Helloprint: 'most suppliers supporting survival plan'

Helloprint: all creditors asked to accept reduced or deferred payment
Helloprint: all creditors asked to accept reduced or deferred payment

Helloprint has asked its print suppliers to accept deferred or reduced payments as the fast-growing print platform battles to stay afloat and secure fresh investment after a massive drop in sales of up to 80%.

The Netherlands-headquartered print aggregator does not have any production facilities of its own. Instead, it works with a network of print suppliers across Europe, where it is active in eight countries.

The Netherlands is its biggest market, while the UK and France are the fastest-growing.

Printweek has learned that the company has asked suppliers to support it by either accepting a percentage – understood to be less than 50% – of what they’re currently owed, or a deferred payment of the total amount owed plus interest, to be paid over five years.

Helloprint co-founder and CEO Hans Scheffer told Printweek that the Covid-19 pandemic had resulted in a dramatic drop-off in business, with much of its usual volumes being linked to promotions and leisure activities that have been curtailed during lockdown across Europe. 

“From the second week of March we saw severe impact on our revenues, particularly in the southern countries, in Italy and Spain, and later on in the more Nordic countries, we saw a big, big decline in revenues of up to 80%,” he said.

“Almost no company can survive that for a sustained period of time. We started to think how can we survive this crisis? Without taking strong measures, there is no future.”

He said the firm, which had been on a run rate to achieve sales of €65m (£58.4m) prior to the pandemic, had also come up with a plan to attract new financing.

“But that plan can’t survive without asking our partners if they are also willing to contribute. That’s the reason we have offered our partners a payment plan. One of the options is that we pay the full amount, with interest, over a couple of years.

“That’s the most honest and realistic plan we could come up with,” Scheffer added.

Printweek understands that creditors are currently owed around €8m.

He said the business “could have gone for the easy way out” but wanted to try and find “the most honest and open solution possible”.

Print suppliers are watching anxiously, with some fearing the potential knock-on impact.

A source close to the situation commented: “This could put some companies in real difficulty, and there could be a domino effect. Basically they are screwing their suppliers and demonstrating how ruthless they are. They are weakening competitors by strengthening their own position.”

However, Scheffer said the firm was doing “everything possible” to solve the situation.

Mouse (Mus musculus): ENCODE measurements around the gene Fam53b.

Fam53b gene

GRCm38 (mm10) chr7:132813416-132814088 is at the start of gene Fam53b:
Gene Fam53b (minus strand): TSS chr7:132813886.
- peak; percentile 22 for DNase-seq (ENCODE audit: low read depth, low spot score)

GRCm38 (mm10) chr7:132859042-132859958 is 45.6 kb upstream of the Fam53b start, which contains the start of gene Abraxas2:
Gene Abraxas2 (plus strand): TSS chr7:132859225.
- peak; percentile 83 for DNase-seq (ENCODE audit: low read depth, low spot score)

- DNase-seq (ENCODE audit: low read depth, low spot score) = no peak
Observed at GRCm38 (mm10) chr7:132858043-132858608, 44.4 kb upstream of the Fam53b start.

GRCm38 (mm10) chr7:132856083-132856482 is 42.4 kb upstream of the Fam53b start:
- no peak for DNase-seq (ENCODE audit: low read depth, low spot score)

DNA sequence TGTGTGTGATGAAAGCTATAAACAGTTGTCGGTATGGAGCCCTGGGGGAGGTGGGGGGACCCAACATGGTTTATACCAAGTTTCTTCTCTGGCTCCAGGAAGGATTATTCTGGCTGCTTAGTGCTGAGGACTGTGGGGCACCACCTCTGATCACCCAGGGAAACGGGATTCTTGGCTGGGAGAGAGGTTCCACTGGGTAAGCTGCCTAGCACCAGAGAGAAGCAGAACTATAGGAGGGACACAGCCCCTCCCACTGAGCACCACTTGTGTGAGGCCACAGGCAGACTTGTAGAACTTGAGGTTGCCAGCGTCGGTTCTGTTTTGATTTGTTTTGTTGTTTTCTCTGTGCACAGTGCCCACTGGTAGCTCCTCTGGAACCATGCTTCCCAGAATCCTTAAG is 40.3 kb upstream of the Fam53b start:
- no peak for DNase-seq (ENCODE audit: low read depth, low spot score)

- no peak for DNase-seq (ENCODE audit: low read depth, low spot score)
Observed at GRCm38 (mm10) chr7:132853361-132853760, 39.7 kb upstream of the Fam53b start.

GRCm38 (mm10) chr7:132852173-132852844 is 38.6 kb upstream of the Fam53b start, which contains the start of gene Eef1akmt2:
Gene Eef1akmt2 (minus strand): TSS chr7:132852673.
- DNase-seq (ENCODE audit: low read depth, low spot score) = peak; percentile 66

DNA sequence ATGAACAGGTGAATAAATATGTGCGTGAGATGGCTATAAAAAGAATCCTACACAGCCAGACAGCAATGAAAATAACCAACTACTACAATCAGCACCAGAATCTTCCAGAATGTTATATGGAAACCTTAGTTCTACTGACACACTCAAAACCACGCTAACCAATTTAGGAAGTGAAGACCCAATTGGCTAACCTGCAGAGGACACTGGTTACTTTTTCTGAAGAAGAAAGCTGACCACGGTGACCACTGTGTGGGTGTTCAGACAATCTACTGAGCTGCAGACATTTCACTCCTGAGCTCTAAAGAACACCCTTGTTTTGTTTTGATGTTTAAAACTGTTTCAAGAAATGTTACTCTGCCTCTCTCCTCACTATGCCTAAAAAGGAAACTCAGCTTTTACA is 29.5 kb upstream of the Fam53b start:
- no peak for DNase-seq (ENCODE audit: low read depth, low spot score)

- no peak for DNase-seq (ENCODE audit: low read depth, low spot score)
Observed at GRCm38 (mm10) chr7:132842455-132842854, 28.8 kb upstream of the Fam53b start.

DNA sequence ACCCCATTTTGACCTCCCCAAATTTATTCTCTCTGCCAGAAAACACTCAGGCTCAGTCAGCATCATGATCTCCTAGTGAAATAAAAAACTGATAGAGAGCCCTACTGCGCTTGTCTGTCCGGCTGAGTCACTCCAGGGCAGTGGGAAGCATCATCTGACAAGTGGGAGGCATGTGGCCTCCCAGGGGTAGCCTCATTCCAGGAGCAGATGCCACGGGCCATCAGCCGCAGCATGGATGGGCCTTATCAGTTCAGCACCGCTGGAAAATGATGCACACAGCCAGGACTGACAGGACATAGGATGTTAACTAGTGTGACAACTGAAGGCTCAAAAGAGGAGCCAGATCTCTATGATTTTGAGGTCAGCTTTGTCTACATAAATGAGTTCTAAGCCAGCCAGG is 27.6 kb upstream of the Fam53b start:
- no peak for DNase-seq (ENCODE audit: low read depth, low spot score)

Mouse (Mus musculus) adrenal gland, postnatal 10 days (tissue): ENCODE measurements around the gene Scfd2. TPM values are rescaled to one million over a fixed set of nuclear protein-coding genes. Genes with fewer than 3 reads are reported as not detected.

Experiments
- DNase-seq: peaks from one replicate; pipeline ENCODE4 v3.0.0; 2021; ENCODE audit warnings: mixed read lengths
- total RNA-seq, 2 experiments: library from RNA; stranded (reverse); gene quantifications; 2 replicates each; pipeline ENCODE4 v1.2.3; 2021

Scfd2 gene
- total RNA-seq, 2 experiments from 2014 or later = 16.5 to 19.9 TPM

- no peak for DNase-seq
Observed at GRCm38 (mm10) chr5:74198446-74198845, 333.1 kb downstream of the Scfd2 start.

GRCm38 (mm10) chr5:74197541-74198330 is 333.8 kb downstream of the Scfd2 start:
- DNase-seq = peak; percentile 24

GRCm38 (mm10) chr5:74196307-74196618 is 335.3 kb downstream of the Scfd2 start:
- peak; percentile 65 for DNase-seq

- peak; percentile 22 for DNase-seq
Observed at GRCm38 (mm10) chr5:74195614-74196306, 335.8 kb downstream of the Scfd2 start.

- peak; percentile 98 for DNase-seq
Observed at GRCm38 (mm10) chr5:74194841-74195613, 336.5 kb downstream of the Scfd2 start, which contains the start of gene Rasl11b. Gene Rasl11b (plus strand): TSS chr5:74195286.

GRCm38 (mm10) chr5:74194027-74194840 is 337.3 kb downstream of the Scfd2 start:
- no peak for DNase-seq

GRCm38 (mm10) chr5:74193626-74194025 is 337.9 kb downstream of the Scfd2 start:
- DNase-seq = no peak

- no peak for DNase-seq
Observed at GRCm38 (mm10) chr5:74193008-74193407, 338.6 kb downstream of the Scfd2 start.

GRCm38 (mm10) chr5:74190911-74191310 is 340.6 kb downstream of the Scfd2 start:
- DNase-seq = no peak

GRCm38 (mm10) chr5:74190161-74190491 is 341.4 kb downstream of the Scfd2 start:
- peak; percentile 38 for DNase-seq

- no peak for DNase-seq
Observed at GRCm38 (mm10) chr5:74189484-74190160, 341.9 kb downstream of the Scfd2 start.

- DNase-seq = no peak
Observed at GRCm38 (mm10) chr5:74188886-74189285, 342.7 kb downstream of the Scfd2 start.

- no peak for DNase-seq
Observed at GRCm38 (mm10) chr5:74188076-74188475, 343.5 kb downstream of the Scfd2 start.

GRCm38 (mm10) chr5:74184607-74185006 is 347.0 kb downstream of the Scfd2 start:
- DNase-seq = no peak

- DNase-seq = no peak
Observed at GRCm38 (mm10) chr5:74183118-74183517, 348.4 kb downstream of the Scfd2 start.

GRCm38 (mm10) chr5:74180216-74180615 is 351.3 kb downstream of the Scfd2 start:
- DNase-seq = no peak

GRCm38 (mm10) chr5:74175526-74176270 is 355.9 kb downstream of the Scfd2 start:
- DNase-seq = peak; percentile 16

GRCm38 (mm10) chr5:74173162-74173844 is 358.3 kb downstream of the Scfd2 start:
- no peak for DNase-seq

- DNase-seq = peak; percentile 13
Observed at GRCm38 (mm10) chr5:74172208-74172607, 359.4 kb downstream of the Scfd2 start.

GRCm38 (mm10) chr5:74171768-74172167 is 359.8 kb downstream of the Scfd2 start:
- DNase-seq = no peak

“Right from the very early start of this, [we] have been in contact with all of our partners across Europe, and we try to manage their problems as good as we could.

“We are a growth company, financed by cashflow, and if cashflow decreases by the amounts that it has decreased, you cannot survive it as a growth company.”

The company works with 300 print and merchandise partners, and 200 logistics suppliers.

Scheffer also said that Helloprint was accessing government support programmes where possible.

“We have applied for all the various measures across Europe. We try to use the measures of the governments as quickly as we can to survive, and that’s part of this solution.”

He said that he, his co-founder and Helloprint investors had “not taken a single euro” in dividends, and had consistently reinvested in the business.

“It’s very important to say, we as entrepreneurs and investors are doing everything we can at an investor level to solve this. We are only doing this to survive the crisis and have the possibility to pay all our partners.”

Existing private equity investors are putting in an undisclosed amount of new money, while a new financing facility is expected to be in place in the next two weeks, Scheffer said.

“After that we can hopefully pay everyone their fair share.”

He said that all of the firm’s creditors – including Google where Helloprint has been a big spender – were being asked to accept reduced or deferred payment.

“Everyone is taking a hit. We’re not only asking our suppliers, it’s everyone who’s involved in our company – our investors, our management everyone is taking their fair share of this. You can only do this if you do this together. That’s the most fair and reasonable thing we have proposed – it’s important to say that right from the start we have been in contact with all of them individually, and that’s still happening on a daily basis, to see if we can find the right solution for everyone.

“At the end, it’s a collective thing that you do together. As CEO I feel responsible and I am doing everything in my powers to safeguard the company and also our partners.”

Scheffer also said that it was not practical to simply mothball the business and ride out the crisis.

“It’s not possible to shutter it because we have all sorts of recurring costs that are running,” he said.

The firm has around 190 employees, with many currently furloughed.

Scheffer and co-founder Rene van Dijk set up Helloprint in 2013. 

The company claims that its platform offers “the largest print and merchandise catalogue in the world” with more than 10m product combinations. Via its API partner firms can create their own e-commerce storefronts.

Prior to the virus crisis, Helloprint had over 680,000 customers, and generated more than 500,000 orders per year.

Before setting up Helloprint, Scheffer founded Flyerzone and Drukland before selling them to Grafenia company Printing.com.

One of Helloprint's private equity investors also has a stake in Onlineprinters, the owner of Solopress.